Fraud and Scams

Internal Fraud Suspected, Funds Frozen

Cred, a crypto lending service, had unexpectedly stopped all the customer deposits and withdrawals, leaving the users with little more than a cryptic message about a ‘fraudulent incident’ and the law enforcement’s ongoing cooperation.

A company statement advised that Cred suspects that the loss may be an inside job. Cred has announced thru Twitter after 10 pm ET last Wednesday that inflows of funds will be suspended up until the additional updates were released “within the next two weeks.”

A follow-up tweet has also given assurances that no client’s data or account information has been compromised. Then Cred has cooperated with law enforcement authorities in investigating the latest fraudulent incident.

As an exchange with the Cred support account AskCred, the Cred Team has indicated that the fraudulent activity has wedged the company’s financial location.

“Cred has experienced irregularities in the handling of specific corporate funds by a perpetrator of fraudulent activity that has negatively impacted Cred’s balance sheet and precipitated a law enforcement investigation into the loss of these funds,”

In an email, Cred stated;

“Cred is in the process of carrying out an internal accounting of its assets and assessing the impact of the incident on its current business and in consultation with legal counsel, has determined to temporarily suspend all inflows and outflows of funds relating to the CredEarn program.”

Freezing of funds, mainly when attributed to hacks or exit scams, is an all too common incident in the cryptocurrency industry. A number of incidents have gotten the law enforcement’s attention because crypto is still very loosely regulated and then operated mainly in legal areas.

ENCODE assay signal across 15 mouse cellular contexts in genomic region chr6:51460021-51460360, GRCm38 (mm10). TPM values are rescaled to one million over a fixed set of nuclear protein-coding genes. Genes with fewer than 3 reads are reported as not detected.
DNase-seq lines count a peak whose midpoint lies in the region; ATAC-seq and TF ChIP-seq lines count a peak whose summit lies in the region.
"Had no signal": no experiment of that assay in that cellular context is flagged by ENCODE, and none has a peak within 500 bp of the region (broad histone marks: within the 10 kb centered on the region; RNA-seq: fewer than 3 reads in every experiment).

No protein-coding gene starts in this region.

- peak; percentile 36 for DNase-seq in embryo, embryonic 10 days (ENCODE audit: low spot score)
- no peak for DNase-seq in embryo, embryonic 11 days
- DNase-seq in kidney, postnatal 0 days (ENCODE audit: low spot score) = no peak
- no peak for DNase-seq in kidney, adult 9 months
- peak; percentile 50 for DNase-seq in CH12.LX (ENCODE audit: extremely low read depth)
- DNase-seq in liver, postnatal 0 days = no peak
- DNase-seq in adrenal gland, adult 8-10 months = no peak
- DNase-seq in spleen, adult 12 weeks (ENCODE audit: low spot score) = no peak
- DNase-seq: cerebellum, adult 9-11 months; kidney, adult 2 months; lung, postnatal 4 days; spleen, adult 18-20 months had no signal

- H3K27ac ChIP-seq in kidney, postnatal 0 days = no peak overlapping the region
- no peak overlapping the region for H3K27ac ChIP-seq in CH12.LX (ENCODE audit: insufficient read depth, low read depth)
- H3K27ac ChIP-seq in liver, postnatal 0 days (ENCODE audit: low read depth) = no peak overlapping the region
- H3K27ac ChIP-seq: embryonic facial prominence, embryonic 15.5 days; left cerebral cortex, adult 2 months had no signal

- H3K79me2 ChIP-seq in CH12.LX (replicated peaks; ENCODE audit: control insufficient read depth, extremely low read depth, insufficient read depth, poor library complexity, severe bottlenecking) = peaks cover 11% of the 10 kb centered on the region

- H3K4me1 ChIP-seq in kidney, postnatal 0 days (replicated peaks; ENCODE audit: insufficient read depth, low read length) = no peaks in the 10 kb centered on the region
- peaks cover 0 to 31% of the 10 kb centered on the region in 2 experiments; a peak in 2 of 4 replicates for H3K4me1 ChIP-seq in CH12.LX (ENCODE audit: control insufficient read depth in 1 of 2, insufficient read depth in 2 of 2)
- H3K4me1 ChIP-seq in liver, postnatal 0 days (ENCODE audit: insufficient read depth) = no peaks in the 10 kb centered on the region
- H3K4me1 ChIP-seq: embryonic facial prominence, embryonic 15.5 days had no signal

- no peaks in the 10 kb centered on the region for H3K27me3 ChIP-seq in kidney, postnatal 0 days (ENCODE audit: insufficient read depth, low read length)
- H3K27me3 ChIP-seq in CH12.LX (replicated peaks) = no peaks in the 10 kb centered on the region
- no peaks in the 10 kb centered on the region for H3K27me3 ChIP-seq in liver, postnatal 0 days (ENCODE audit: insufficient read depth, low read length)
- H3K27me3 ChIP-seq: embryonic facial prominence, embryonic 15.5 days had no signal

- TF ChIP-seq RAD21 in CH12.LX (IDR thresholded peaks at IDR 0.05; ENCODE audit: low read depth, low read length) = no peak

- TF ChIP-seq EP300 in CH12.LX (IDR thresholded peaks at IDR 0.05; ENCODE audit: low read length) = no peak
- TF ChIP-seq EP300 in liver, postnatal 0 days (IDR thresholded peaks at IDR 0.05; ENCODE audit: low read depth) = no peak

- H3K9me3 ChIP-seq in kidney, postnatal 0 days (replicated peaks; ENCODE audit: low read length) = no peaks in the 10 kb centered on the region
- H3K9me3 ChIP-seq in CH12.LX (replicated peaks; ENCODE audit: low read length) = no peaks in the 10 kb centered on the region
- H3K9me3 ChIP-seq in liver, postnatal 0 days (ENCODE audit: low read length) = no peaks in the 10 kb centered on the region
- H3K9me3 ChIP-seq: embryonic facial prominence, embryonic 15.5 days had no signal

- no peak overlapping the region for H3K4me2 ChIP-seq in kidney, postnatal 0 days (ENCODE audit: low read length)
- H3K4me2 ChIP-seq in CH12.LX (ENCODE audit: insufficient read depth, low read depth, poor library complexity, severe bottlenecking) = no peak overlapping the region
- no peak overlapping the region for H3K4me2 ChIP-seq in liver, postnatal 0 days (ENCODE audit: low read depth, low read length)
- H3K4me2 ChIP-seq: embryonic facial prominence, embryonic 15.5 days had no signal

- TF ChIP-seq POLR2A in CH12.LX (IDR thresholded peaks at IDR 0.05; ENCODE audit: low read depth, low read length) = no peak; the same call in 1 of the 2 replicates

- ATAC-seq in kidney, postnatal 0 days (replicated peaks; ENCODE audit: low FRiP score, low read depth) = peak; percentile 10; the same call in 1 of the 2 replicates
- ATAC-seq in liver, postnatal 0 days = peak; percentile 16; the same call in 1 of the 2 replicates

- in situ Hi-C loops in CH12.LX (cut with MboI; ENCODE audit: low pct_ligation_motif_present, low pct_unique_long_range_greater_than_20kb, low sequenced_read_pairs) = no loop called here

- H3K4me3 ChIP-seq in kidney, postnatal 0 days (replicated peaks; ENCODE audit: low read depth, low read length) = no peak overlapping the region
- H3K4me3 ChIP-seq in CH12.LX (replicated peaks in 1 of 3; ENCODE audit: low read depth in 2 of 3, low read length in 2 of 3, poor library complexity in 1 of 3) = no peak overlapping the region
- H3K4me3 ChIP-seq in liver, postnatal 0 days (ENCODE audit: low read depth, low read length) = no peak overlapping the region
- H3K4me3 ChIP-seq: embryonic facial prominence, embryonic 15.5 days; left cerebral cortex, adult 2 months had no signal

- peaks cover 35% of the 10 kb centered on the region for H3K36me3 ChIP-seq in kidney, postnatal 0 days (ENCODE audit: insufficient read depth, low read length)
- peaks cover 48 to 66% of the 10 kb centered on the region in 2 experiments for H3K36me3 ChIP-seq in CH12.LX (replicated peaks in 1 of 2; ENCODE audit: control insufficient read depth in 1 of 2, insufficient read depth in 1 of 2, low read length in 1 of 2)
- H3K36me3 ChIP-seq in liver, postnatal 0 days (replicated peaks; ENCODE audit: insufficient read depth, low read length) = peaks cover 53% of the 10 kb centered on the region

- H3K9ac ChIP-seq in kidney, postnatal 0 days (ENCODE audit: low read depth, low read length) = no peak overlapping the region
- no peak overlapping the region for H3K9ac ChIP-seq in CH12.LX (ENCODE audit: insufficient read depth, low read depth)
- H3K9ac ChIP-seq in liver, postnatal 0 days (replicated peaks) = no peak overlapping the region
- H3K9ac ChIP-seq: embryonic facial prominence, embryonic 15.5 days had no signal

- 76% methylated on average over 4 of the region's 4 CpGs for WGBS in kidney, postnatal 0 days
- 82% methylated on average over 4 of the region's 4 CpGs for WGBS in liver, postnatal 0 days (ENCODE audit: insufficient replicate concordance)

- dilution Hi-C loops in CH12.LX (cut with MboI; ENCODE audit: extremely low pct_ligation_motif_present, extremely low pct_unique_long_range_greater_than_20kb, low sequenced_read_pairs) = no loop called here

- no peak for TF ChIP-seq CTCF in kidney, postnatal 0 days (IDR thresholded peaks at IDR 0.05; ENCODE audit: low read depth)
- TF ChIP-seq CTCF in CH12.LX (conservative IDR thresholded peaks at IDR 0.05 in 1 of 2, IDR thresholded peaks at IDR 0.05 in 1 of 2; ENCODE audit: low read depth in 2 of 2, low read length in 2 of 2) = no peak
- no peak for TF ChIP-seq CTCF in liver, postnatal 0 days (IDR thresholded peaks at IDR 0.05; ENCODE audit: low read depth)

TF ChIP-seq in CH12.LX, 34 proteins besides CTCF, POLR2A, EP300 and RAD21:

The firm depends on providing the interest earnings on the crypto deposits and loans supported by crypto collateral and only taking a small service charge for, as an outline for their website, “insurance, licensing, and liquidity” while allocating the rest to customers.

Indeed, the Cred website is making several references to the assurance on deposits delivered by crypto custody breadwinners Fireblocks and Lockton, naming the coverage “one of the most comprehensive insurance policies available, including cyber hacking, E&O (errors and omissions) and regulatory coverage.” Cred’s website also explained that Cred deposits were not FDIC insured, unlike traditional US banks’ deposits.

To put it differently, Cred advertises insurance coverage through private agreements like in the Fireblocks. However, it is not guaranteed by insurance from the US banking scheme.

Notwithstanding the insurance coverage’s multiple claims, Cred communications on the incident thus far have offered no guarantee that customer funds were safe or that the customers were made whole if indeed the funds have been stolen or impacted.

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